“He was always telling me to open something. But I don’t want to do that until it is the right time, until I am ready and feel I am mature enough. I believe that the time has come and yes, I am ready,” says Heussaff, who stresses that he is not a chef, but just someone who knows his way well around food.
Helping Heussaff make that decision to go out on his own was the growing popularity of his blog called www.thefatkidinside.com, which started gaining serious traction over the last six months. He started the blog in 2012.
In May 2013, the popular blog started featuring recipes as well as tips and advice on how to live a healthier lifestyle and bring down one’s weight.
So far, his blog has recorded three million views, while his Facebook page has over 70,000 likes, proof of how people are more open to the idea of shifting lifestyles to keep chronic diseases at bay as well as reach their ideal weight.
What attracts people to the blog with the distinctive logo—a drawing of Heussaff’s hair and glasses—aside from his obvious knowledge about food is the guy’s credibility.
For what better proof that his suggested recipes work than the fact that Heussaff once weighed 240 pounds because of his sedentary lifestyle and overindulgence in rich food. But four years later, thanks to regular exercise and a drastic change in eating habits, he was able to slim down to his current fighting weight of about 150 pounds.
But even he admits that there is always that “fat kid” inside who is ready to let loose if allowed.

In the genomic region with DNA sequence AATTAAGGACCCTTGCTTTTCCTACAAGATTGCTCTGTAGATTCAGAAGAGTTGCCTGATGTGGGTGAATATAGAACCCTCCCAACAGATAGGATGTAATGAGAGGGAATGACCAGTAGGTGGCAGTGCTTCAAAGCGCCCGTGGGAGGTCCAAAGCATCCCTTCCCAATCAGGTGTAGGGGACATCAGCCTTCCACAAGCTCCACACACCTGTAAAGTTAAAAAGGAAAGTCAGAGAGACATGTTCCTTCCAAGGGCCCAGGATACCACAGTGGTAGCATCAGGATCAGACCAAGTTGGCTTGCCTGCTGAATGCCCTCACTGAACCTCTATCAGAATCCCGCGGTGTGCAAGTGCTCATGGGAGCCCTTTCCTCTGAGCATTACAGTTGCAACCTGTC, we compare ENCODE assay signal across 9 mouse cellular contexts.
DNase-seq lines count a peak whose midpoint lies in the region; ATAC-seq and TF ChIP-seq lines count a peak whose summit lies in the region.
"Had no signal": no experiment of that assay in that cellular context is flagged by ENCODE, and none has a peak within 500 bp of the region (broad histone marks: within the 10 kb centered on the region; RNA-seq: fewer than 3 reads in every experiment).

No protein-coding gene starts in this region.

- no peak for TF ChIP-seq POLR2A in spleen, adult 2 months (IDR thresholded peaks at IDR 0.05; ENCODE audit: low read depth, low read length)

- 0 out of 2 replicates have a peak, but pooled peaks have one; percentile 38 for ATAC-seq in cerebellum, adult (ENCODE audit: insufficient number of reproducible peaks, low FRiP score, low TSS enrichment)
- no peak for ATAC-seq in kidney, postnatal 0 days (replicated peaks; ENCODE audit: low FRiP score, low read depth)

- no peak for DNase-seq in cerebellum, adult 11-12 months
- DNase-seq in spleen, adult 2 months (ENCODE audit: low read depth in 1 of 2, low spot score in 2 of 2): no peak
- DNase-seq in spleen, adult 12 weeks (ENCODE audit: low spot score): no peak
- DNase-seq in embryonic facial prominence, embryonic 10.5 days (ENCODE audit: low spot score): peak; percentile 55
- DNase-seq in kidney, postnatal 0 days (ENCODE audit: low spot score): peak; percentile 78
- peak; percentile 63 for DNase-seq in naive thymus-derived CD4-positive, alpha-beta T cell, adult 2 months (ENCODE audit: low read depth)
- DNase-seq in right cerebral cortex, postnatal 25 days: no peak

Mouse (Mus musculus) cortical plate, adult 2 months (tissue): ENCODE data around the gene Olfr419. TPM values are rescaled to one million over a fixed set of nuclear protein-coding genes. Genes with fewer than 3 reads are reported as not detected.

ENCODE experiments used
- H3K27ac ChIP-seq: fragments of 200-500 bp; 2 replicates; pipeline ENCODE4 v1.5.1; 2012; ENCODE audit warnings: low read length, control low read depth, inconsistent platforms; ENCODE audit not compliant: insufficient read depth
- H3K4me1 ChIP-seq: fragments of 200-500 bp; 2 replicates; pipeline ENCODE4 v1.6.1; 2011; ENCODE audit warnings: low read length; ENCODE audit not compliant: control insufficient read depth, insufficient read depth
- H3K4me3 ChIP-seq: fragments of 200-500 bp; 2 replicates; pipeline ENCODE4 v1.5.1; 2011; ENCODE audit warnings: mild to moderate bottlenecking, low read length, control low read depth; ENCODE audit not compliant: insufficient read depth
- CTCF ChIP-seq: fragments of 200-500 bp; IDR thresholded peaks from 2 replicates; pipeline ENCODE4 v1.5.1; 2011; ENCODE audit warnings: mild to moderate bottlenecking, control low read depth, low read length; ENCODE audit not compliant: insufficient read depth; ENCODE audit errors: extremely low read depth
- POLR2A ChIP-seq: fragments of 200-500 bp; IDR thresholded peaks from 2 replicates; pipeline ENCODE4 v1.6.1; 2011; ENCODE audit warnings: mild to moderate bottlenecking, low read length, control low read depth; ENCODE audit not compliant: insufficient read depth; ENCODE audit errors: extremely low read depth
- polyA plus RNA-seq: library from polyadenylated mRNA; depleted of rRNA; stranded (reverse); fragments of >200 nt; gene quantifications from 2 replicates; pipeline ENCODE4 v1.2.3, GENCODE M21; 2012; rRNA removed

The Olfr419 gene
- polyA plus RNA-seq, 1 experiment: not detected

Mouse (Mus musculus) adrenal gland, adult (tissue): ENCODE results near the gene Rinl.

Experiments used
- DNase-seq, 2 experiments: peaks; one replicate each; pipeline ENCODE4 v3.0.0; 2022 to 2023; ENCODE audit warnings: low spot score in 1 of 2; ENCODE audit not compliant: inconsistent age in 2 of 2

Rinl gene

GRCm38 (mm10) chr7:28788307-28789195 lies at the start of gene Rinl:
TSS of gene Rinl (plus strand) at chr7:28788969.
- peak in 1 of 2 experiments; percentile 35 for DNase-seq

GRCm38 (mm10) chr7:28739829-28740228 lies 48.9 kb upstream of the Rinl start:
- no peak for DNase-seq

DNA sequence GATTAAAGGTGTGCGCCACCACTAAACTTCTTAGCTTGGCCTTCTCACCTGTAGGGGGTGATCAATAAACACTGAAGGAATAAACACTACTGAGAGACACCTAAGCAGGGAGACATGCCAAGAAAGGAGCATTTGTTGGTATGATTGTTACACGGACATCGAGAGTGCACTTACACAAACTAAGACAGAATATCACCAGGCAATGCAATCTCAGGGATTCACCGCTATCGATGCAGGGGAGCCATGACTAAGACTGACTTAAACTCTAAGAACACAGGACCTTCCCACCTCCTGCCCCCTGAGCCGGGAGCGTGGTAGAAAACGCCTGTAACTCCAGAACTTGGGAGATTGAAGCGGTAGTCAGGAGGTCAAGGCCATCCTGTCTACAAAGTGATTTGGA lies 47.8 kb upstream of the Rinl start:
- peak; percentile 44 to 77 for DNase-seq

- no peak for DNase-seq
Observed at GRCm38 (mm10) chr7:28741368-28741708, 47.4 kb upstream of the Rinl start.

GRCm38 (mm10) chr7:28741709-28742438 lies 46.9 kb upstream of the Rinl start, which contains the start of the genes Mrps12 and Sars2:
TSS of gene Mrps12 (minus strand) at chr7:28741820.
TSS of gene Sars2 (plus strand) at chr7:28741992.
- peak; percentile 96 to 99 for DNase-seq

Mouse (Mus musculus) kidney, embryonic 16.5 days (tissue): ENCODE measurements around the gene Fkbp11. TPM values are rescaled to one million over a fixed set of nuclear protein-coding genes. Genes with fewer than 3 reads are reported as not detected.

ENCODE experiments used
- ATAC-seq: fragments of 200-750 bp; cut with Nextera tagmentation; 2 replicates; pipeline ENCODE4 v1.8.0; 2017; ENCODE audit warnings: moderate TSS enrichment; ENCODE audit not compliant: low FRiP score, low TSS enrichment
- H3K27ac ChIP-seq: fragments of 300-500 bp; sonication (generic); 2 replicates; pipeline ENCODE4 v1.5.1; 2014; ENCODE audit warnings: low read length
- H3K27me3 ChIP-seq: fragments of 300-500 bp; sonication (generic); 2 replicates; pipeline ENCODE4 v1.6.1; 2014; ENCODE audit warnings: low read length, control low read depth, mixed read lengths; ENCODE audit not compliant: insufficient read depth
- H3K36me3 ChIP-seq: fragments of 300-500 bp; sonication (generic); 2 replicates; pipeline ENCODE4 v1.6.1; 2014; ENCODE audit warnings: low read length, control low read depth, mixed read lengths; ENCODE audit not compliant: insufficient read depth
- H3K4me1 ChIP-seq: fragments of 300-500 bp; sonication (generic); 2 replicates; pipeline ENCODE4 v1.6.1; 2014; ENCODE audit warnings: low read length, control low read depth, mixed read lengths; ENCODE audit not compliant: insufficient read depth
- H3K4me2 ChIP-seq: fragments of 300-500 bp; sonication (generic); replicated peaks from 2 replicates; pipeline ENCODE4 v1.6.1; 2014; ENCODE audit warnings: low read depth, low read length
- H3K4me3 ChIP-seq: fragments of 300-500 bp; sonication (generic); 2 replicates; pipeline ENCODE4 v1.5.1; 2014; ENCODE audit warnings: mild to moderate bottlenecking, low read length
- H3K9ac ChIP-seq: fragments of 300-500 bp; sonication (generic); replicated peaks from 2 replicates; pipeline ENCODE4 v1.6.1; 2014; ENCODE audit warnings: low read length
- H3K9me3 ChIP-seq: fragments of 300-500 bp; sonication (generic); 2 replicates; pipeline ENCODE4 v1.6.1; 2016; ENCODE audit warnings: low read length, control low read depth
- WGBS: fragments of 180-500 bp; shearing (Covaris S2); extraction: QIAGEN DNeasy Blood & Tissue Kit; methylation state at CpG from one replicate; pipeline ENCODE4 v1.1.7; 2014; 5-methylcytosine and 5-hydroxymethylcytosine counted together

“I believe that when you’ve been fat then you’re always fat even if you’ve got a six-pack. It is a psychological problem and I can understand why people become anorexic,” says Heussaff, who has not gotten rid of his habit of pulling his shirt down to hide his body, even if it is good enough to be featured in underwear ads and plastered in billboards all over the metropolis.
The struggle to keep the “fat kid” under lock and key is always there and Heussaff, who has produced videos for Yahoo featuring his meals, helps himself by working out at least twice a week and eating mostly fresh food with a healthy dose of fruits, vegetables and protein.
He does have his cheat meals—not days—during which he may eat fried chicken—just a few pieces, not the whole bucket. And he has been known to snatch workout time in the middle of the day when he feels he had overindulged himself on food served in his restaurants. Yes, just part of his duties as managing director.
“Everything is about balance, you can eat what you want but in quantities that will just fill your body. That is why the tagline of the blog is sometimes healthy, sometimes fatty,” says Heussaff, who takes charge of the blog content himself, although he now has a few guest writers to add variety to the content.